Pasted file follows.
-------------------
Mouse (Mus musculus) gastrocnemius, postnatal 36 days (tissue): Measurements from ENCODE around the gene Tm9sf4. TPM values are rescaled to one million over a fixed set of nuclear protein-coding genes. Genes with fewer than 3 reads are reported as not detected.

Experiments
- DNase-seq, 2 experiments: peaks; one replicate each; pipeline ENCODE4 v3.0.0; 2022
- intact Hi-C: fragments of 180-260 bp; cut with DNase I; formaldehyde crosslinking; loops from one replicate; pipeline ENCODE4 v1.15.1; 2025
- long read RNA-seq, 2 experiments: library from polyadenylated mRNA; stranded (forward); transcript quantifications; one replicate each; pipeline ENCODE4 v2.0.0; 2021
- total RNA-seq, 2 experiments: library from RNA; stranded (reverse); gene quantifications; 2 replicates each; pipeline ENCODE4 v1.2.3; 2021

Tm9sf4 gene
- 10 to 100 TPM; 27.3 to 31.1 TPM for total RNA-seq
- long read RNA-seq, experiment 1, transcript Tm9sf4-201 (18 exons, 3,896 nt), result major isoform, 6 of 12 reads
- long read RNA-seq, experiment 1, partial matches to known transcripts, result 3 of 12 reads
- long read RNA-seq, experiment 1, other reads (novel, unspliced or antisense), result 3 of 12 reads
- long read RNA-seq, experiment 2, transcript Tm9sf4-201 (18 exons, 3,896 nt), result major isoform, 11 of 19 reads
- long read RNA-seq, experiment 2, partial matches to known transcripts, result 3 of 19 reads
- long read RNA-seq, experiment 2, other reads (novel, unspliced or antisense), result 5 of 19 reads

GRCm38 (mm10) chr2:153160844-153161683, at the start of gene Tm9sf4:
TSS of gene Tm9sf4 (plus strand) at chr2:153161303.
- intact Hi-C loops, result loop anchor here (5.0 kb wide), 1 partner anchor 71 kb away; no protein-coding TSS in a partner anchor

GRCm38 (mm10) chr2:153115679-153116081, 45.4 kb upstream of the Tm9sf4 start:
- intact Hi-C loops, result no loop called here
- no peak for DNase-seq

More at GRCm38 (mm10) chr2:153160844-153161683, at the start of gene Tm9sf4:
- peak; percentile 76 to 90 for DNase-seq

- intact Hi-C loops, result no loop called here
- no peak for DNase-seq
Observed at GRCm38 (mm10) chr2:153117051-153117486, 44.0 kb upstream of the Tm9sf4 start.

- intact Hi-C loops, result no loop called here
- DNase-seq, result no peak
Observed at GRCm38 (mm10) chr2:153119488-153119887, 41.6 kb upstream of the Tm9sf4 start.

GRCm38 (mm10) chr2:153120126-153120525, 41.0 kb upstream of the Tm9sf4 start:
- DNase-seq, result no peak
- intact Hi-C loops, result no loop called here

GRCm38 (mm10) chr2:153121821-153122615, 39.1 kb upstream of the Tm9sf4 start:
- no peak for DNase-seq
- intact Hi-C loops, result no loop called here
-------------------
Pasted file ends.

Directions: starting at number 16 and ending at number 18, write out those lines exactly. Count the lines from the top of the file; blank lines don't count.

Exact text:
TSS of gene Tm9sf4 (plus strand) at chr2:153161303.
- intact Hi-C loops, result loop anchor here (5.0 kb wide), 1 partner anchor 71 kb away; no protein-coding TSS in a partner anchor

GRCm38 (mm10) chr2:153115679-153116081, 45.4 kb upstream of the Tm9sf4 start: